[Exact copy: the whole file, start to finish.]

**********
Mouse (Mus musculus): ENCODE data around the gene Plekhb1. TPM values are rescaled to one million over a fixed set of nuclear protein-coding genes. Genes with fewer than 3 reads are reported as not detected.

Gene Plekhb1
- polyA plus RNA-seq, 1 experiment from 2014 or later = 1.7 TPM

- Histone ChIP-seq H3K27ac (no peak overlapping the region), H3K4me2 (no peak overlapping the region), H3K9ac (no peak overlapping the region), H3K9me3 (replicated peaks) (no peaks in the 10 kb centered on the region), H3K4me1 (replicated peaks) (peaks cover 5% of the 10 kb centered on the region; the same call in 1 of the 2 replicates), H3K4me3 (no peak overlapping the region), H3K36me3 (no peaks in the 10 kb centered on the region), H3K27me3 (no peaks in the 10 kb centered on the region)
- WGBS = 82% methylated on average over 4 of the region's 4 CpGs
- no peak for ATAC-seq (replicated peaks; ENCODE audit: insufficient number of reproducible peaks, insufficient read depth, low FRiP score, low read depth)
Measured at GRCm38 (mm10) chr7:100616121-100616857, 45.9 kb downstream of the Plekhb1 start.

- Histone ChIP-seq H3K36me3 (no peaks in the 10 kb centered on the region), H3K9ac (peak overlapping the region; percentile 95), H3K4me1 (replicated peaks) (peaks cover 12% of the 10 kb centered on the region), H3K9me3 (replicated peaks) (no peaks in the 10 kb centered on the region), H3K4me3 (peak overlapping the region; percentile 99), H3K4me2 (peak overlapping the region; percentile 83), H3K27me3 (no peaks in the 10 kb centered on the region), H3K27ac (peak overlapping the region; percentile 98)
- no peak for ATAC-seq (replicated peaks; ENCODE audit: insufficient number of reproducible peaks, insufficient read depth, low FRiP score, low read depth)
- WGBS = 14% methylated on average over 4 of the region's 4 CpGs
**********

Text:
Mouse (Mus musculus): ENCODE data around the gene Plekhb1. TPM values are rescaled to one million over a fixed set of nuclear protein-coding genes. Genes with fewer than 3 reads are reported as not detected.

Gene Plekhb1
- polyA plus RNA-seq, 1 experiment from 2014 or later = 1.7 TPM

- Histone ChIP-seq H3K27ac (no peak overlapping the region), H3K4me2 (no peak overlapping the region), H3K9ac (no peak overlapping the region), H3K9me3 (replicated peaks) (no peaks in the 10 kb centered on the region), H3K4me1 (replicated peaks) (peaks cover 5% of the 10 kb centered on the region; the same call in 1 of the 2 replicates), H3K4me3 (no peak overlapping the region), H3K36me3 (no peaks in the 10 kb centered on the region), H3K27me3 (no peaks in the 10 kb centered on the region)
- WGBS = 82% methylated on average over 4 of the region's 4 CpGs
- no peak for ATAC-seq (replicated peaks; ENCODE audit: insufficient number of reproducible peaks, insufficient read depth, low FRiP score, low read depth)
Measured at GRCm38 (mm10) chr7:100616121-100616857, 45.9 kb downstream of the Plekhb1 start.

- Histone ChIP-seq H3K36me3 (no peaks in the 10 kb centered on the region), H3K9ac (peak overlapping the region; percentile 95), H3K4me1 (replicated peaks) (peaks cover 12% of the 10 kb centered on the region), H3K9me3 (replicated peaks) (no peaks in the 10 kb centered on the region), H3K4me3 (peak overlapping the region; percentile 99), H3K4me2 (peak overlapping the region; percentile 83), H3K27me3 (no peaks in the 10 kb centered on the region), H3K27ac (peak overlapping the region; percentile 98)
- no peak for ATAC-seq (replicated peaks; ENCODE audit: insufficient number of reproducible peaks, insufficient read depth, low FRiP score, low read depth)
- WGBS = 14% methylated on average over 4 of the region's 4 CpGs